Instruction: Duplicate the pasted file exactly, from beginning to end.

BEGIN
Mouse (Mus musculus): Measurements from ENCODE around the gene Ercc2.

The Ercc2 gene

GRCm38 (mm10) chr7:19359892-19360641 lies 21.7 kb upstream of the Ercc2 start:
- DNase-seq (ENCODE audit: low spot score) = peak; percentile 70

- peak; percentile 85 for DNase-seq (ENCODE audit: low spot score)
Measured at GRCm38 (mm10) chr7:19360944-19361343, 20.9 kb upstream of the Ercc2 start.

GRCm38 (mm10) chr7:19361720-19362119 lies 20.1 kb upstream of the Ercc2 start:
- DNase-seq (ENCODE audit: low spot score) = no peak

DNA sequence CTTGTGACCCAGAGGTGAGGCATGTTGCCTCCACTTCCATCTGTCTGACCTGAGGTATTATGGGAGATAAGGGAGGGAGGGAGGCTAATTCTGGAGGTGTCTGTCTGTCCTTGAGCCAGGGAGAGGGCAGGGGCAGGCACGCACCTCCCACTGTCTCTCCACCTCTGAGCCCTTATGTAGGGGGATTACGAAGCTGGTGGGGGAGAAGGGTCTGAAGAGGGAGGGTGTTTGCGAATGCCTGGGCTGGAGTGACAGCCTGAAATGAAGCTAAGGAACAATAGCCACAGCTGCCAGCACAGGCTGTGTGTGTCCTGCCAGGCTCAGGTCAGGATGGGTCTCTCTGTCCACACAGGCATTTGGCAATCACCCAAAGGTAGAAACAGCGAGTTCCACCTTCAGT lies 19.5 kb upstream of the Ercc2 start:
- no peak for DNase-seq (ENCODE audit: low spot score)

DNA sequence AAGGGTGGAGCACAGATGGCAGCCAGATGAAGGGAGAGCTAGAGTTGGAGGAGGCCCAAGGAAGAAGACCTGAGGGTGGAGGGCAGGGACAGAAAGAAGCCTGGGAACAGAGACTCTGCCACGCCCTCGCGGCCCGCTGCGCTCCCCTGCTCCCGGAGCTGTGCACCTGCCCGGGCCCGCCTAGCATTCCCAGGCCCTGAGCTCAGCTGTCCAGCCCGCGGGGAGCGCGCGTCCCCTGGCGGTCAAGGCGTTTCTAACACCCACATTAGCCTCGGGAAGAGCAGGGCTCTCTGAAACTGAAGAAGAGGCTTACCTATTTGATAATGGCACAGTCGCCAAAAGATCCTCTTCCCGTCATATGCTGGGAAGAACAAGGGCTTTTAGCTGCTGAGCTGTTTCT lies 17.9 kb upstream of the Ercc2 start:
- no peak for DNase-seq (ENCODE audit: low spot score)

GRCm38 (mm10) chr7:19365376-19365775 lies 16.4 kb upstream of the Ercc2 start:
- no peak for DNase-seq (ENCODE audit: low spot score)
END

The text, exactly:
Mouse (Mus musculus): Measurements from ENCODE around the gene Ercc2.

The Ercc2 gene

GRCm38 (mm10) chr7:19359892-19360641 lies 21.7 kb upstream of the Ercc2 start:
- DNase-seq (ENCODE audit: low spot score) = peak; percentile 70

- peak; percentile 85 for DNase-seq (ENCODE audit: low spot score)
Measured at GRCm38 (mm10) chr7:19360944-19361343, 20.9 kb upstream of the Ercc2 start.

GRCm38 (mm10) chr7:19361720-19362119 lies 20.1 kb upstream of the Ercc2 start:
- DNase-seq (ENCODE audit: low spot score) = no peak

DNA sequence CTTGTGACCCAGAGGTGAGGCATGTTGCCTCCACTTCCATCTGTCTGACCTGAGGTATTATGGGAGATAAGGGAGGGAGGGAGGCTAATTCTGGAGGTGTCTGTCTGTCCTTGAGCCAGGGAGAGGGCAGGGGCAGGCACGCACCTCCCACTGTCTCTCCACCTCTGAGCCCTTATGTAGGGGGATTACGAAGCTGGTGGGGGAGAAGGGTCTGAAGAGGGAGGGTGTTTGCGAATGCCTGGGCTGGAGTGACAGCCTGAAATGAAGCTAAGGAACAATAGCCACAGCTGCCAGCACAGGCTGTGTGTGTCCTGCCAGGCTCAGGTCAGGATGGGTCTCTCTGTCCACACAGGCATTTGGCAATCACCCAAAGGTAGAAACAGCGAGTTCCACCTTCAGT lies 19.5 kb upstream of the Ercc2 start:
- no peak for DNase-seq (ENCODE audit: low spot score)

DNA sequence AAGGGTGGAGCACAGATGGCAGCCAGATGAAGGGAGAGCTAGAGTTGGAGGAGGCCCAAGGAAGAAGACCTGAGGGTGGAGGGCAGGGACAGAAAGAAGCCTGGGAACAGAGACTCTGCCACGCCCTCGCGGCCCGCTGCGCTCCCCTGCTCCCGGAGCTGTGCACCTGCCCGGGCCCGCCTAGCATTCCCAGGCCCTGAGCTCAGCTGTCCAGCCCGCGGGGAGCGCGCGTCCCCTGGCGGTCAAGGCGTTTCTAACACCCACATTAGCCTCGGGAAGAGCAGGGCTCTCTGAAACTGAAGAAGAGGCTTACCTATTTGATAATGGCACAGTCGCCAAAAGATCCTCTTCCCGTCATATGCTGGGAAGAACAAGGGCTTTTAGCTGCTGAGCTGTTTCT lies 17.9 kb upstream of the Ercc2 start:
- no peak for DNase-seq (ENCODE audit: low spot score)

GRCm38 (mm10) chr7:19365376-19365775 lies 16.4 kb upstream of the Ercc2 start:
- no peak for DNase-seq (ENCODE audit: low spot score)